What Happens When a Medical Condition Causes an Accident
Author: Auger Law | December 17th, 2020
Determining fault in a car accident can be one of the biggest points of contention during a personal injury case. When a crash happens and a driver is drunk, on drugs, breaking major traffic laws by speeding or running stoplights, or otherwise obviously and egregiously neglecting their duty to drive safely, it’s likely a court will determine that they were at fault without needing to spend a lot of time deliberating. This doesn’t mean that these cases can’t be complicated, as the Carolinas’ rules on contributory negligence allow the fault to be assigned in a proportional manner between all responsible parties.
When an accident occurs due to a driver suffering a medical condition, like a stroke, heart attack, seizure, or another medical emergency, determining fault quickly becomes far more complex. The Sudden Emergency Doctrine goes into effect if a defendant was suffering from an immediate and unexpected medical emergency leading up to the accident. It can be far more difficult to recover damages from another driver if this is the case, though an experienced car accident lawyer can help improve your chances.
If you’ve recently been in a car accident in the Carolinas and the other driver is claiming they suffered a medical emergency that caused the accident, Auger & Auger can help you recover the maximum amount possible. These cases are not easy, and going it alone may significantly reduce the likelihood that you’re able to recover damages from the other party or their insurance. If you’ve got growing medical bills and uncertainty about your current and future ability to continue working, let us help you work through this difficult time. Schedule a free consultation with us by calling (855) 971-1114 and we can help you get you on the path to recovery today.
Negligence in a Car Accident Involving a Medical Emergency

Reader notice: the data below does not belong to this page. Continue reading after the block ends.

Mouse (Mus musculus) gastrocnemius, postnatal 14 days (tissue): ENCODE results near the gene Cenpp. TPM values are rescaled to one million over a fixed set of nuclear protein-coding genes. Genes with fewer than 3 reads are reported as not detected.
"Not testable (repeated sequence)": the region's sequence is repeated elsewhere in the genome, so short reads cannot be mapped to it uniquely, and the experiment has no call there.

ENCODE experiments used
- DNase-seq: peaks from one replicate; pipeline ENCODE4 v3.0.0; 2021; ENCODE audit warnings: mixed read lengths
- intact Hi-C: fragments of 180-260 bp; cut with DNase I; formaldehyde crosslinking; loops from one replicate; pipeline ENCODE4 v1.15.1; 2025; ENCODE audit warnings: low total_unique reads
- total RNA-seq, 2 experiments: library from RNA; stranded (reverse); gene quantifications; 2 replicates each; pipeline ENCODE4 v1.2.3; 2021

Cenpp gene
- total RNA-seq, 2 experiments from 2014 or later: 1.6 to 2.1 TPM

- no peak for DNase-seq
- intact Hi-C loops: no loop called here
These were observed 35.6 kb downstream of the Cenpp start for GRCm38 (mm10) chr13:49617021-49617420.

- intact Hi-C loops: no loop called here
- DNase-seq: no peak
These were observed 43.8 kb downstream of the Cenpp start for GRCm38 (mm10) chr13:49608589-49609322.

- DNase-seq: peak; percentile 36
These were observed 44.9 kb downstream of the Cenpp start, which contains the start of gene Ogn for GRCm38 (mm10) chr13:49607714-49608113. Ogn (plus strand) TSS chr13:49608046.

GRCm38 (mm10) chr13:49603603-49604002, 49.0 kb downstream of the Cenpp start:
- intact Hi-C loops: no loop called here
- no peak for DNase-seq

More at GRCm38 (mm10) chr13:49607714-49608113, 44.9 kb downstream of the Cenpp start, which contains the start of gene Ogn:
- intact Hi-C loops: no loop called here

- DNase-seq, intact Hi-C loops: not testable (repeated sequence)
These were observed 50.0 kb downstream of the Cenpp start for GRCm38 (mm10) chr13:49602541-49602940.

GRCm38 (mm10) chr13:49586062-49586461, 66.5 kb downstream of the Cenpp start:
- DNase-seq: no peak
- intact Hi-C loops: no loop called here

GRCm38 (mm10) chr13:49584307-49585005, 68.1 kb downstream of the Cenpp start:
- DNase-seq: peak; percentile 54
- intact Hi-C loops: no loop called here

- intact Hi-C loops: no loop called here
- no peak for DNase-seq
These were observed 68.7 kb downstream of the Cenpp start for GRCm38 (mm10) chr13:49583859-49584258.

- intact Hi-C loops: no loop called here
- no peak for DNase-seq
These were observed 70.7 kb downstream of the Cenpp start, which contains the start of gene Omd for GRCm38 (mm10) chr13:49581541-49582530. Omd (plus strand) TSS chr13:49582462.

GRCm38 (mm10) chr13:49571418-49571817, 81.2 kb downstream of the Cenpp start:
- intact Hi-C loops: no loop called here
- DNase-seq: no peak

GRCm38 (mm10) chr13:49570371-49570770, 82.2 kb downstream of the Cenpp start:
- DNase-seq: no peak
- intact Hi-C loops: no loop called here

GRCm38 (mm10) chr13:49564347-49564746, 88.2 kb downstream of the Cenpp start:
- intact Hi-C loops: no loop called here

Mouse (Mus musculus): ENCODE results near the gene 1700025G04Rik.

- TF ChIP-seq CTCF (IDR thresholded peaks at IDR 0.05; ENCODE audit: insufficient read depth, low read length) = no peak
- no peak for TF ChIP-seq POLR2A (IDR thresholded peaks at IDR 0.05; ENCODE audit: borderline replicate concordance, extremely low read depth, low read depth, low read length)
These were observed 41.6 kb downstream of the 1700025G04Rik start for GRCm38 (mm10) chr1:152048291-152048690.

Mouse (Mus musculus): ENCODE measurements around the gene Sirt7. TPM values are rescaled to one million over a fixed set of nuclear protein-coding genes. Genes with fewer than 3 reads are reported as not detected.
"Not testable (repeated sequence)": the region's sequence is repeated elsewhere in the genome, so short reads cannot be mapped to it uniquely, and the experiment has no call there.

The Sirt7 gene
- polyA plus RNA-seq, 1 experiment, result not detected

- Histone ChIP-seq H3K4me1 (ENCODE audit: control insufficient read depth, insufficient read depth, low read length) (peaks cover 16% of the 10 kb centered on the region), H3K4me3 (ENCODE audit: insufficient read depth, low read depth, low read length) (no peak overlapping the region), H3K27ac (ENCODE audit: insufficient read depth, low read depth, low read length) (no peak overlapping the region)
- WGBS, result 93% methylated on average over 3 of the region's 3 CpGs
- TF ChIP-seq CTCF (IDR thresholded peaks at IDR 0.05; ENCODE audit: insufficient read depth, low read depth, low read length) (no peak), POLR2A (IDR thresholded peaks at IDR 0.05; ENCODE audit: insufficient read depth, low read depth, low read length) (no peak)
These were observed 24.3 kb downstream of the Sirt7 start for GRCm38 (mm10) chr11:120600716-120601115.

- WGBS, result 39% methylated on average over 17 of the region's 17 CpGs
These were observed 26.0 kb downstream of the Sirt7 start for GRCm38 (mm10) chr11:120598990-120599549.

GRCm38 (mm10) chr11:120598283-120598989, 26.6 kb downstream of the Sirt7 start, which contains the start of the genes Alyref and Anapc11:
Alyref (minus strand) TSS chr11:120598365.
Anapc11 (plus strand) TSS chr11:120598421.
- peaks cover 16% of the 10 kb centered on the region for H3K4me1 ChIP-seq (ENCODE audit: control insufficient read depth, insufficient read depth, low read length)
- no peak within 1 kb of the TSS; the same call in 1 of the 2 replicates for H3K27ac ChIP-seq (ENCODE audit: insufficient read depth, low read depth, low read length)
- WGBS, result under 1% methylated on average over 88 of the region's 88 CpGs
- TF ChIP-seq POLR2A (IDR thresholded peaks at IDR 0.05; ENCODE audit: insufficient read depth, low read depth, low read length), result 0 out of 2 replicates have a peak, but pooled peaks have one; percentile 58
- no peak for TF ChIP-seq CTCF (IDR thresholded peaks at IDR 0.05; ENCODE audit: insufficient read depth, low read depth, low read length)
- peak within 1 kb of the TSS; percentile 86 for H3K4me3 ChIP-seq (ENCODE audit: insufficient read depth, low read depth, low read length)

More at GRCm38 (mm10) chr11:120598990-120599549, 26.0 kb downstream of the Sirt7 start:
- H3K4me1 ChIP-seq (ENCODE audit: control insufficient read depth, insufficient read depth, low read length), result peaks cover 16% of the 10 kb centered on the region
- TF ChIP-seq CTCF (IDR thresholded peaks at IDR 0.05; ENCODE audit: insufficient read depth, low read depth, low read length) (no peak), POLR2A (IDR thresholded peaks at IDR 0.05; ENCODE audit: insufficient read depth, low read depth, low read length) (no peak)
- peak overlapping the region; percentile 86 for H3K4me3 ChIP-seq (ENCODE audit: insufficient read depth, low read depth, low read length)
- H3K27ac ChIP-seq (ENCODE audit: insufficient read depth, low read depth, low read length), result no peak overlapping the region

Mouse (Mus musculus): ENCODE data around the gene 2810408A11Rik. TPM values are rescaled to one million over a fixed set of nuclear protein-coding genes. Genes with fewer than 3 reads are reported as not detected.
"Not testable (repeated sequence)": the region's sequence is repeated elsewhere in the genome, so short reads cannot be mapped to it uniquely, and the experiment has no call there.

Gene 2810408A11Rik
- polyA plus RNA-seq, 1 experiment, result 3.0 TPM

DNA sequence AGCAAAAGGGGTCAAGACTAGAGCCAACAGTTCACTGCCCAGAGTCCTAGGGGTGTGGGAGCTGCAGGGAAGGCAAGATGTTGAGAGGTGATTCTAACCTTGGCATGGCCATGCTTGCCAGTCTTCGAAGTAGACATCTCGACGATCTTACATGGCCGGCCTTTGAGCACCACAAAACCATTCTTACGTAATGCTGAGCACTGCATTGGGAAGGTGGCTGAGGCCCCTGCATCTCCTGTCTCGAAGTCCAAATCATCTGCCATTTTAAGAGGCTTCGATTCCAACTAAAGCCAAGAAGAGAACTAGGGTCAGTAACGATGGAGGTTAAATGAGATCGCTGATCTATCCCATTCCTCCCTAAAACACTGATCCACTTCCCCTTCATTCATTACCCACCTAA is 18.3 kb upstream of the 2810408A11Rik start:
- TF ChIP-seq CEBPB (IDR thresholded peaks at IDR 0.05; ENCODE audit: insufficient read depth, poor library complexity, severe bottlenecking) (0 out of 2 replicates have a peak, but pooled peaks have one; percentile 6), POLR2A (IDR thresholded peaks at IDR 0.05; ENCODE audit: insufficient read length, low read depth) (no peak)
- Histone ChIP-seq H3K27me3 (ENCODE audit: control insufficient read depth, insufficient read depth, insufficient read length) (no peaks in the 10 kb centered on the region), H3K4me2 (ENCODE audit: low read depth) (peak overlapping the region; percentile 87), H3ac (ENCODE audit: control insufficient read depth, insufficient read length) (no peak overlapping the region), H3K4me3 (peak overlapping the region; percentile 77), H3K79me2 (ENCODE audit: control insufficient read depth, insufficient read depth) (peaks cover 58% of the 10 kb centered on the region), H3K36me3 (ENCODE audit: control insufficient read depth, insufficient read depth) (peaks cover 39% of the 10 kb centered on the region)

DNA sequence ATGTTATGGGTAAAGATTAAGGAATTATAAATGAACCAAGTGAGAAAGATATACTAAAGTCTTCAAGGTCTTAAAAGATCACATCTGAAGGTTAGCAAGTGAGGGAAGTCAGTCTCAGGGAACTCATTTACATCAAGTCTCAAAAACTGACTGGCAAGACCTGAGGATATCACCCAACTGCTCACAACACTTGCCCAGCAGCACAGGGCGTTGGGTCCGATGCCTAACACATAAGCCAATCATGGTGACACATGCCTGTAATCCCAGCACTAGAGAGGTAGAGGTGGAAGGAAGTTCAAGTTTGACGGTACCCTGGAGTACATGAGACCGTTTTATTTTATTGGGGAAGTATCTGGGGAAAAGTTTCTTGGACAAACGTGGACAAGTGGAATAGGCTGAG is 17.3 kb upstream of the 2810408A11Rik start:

In cases where a driver is claiming a medical emergency defense, a court will likely listen to expert testimony from medical specialists to determine several factors about the condition the driver was suffering from. If the defendant was unaware of their condition at the time of the emergency, it will be particularly difficult to prove that they were negligent, and thus recovering damages will be unlikely. For example, if the driver had no past heart conditions and suffered a heart attack at the wheel leading to a car accident, expert testimony will probably reveal this and the “unexpected” portion of the Sudden Emergency Doctrine will easily be fulfilled.
As a counter-example, if the driver suffers from diabetes and has been aware of and treating their condition for a long time, they would be responsible for keeping up with treatment and observing their symptoms and state of mind when deciding to drive. In this case, if they went into mild diabetic shock and claim it led to an accident, they may be found negligent if they failed to take their treatment and blood sugar levels into account before getting behind the wheel of a car. The severity of the medical emergency, in this case, may also come under criticism in a court, based on the testimony of medical experts.
How the “Sudden Emergency” Defense Works in North Carolina and South Carolina
The ability for someone to argue that they had a “sudden medical emergency” will vary depending on the state where the injury claim is taking place.
In North Carolina, drivers have to be able to say they have “sudden incapacitation” because they either lost consciousness or were in extreme pain at the time of the collision (see: Wallace v. Johnson, 182 S.E.2d 193 — N.C. 1971).
In South Carolina, historical case law has interpreted that an individual must be suddenly rendered unconscious or in “Imminent Peril” because of an unforeseeable medical condition to be granted a partial or total exemption from being found negligent (see: Boyleston v. Baxley, 133 S.E.2d 796 — S.C. 1963). Furthermore, the South Carolina courts have ruled that an individual who was incapacitated due to a known condition cannot use the medical emergency as a way to avoid liability (see: Howle v. PYA/ Monarch, Inc., 344 S.E.2d 157 — S.C. Ct.
Seek a Skilled Carolina Car Accident Attorney for Your Complex Crash Injury Case
In any car accident case where a medical emergency is being used to avoid admitting fault, the proceedings are likely to get more complicated and take longer. In these instances, it’s a good idea to have a seasoned car accident attorney in the Carolinas who has experience dealing with medical emergency defenses at your side. Reach out to Auger & Auger at (855) 971-1114 and we can go over the details of your case as soon as possible during a free, no-obligation case review.